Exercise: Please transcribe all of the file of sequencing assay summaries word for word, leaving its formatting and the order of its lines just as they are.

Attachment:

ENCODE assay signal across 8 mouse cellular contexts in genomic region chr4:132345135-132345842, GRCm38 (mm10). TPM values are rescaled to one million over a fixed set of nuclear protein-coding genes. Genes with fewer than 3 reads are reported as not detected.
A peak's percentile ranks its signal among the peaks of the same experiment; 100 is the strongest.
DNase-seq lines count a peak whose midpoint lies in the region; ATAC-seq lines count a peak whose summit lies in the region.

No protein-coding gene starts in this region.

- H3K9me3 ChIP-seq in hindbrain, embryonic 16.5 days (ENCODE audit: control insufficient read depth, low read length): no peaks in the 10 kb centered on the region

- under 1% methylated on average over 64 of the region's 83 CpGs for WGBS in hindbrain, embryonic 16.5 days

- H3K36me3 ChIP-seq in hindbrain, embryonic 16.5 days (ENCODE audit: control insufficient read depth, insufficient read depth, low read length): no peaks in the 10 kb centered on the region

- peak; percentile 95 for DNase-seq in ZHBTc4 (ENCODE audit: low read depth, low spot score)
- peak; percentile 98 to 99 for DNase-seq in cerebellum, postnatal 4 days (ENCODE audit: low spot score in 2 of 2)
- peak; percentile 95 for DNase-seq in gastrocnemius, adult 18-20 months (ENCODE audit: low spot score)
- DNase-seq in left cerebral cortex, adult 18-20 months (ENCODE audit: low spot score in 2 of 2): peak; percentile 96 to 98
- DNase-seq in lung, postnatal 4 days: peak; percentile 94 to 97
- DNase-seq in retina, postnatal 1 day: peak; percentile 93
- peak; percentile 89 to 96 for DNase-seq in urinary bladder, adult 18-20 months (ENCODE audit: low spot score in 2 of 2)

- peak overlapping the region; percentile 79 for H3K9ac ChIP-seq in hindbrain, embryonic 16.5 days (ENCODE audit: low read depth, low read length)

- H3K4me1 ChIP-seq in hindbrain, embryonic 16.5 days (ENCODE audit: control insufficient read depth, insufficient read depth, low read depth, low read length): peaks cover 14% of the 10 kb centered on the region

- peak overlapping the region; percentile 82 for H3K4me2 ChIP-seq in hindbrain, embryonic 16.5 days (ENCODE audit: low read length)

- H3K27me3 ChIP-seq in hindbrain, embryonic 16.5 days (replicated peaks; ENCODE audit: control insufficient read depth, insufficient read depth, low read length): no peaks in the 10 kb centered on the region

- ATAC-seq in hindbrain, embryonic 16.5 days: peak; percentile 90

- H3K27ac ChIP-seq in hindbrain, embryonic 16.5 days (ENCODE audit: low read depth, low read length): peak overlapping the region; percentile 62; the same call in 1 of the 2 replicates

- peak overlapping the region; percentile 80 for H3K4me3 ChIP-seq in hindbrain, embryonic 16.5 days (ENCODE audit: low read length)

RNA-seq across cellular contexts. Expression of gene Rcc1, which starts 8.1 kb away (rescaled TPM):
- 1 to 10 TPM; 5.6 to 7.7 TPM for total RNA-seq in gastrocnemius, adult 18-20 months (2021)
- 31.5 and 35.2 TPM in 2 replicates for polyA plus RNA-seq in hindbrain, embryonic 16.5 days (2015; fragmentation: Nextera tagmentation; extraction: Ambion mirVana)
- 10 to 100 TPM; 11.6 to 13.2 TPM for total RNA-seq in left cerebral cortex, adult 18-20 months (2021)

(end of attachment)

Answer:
ENCODE assay signal across 8 mouse cellular contexts in genomic region chr4:132345135-132345842, GRCm38 (mm10). TPM values are rescaled to one million over a fixed set of nuclear protein-coding genes. Genes with fewer than 3 reads are reported as not detected.
A peak's percentile ranks its signal among the peaks of the same experiment; 100 is the strongest.
DNase-seq lines count a peak whose midpoint lies in the region; ATAC-seq lines count a peak whose summit lies in the region.

No protein-coding gene starts in this region.

- H3K9me3 ChIP-seq in hindbrain, embryonic 16.5 days (ENCODE audit: control insufficient read depth, low read length): no peaks in the 10 kb centered on the region

- under 1% methylated on average over 64 of the region's 83 CpGs for WGBS in hindbrain, embryonic 16.5 days

- H3K36me3 ChIP-seq in hindbrain, embryonic 16.5 days (ENCODE audit: control insufficient read depth, insufficient read depth, low read length): no peaks in the 10 kb centered on the region

- peak; percentile 95 for DNase-seq in ZHBTc4 (ENCODE audit: low read depth, low spot score)
- peak; percentile 98 to 99 for DNase-seq in cerebellum, postnatal 4 days (ENCODE audit: low spot score in 2 of 2)
- peak; percentile 95 for DNase-seq in gastrocnemius, adult 18-20 months (ENCODE audit: low spot score)
- DNase-seq in left cerebral cortex, adult 18-20 months (ENCODE audit: low spot score in 2 of 2): peak; percentile 96 to 98
- DNase-seq in lung, postnatal 4 days: peak; percentile 94 to 97
- DNase-seq in retina, postnatal 1 day: peak; percentile 93
- peak; percentile 89 to 96 for DNase-seq in urinary bladder, adult 18-20 months (ENCODE audit: low spot score in 2 of 2)

- peak overlapping the region; percentile 79 for H3K9ac ChIP-seq in hindbrain, embryonic 16.5 days (ENCODE audit: low read depth, low read length)

- H3K4me1 ChIP-seq in hindbrain, embryonic 16.5 days (ENCODE audit: control insufficient read depth, insufficient read depth, low read depth, low read length): peaks cover 14% of the 10 kb centered on the region

- peak overlapping the region; percentile 82 for H3K4me2 ChIP-seq in hindbrain, embryonic 16.5 days (ENCODE audit: low read length)

- H3K27me3 ChIP-seq in hindbrain, embryonic 16.5 days (replicated peaks; ENCODE audit: control insufficient read depth, insufficient read depth, low read length): no peaks in the 10 kb centered on the region

- ATAC-seq in hindbrain, embryonic 16.5 days: peak; percentile 90

- H3K27ac ChIP-seq in hindbrain, embryonic 16.5 days (ENCODE audit: low read depth, low read length): peak overlapping the region; percentile 62; the same call in 1 of the 2 replicates

- peak overlapping the region; percentile 80 for H3K4me3 ChIP-seq in hindbrain, embryonic 16.5 days (ENCODE audit: low read length)

RNA-seq across cellular contexts. Expression of gene Rcc1, which starts 8.1 kb away (rescaled TPM):
- 1 to 10 TPM; 5.6 to 7.7 TPM for total RNA-seq in gastrocnemius, adult 18-20 months (2021)
- 31.5 and 35.2 TPM in 2 replicates for polyA plus RNA-seq in hindbrain, embryonic 16.5 days (2015; fragmentation: Nextera tagmentation; extraction: Ambion mirVana)
- 10 to 100 TPM; 11.6 to 13.2 TPM for total RNA-seq in left cerebral cortex, adult 18-20 months (2021)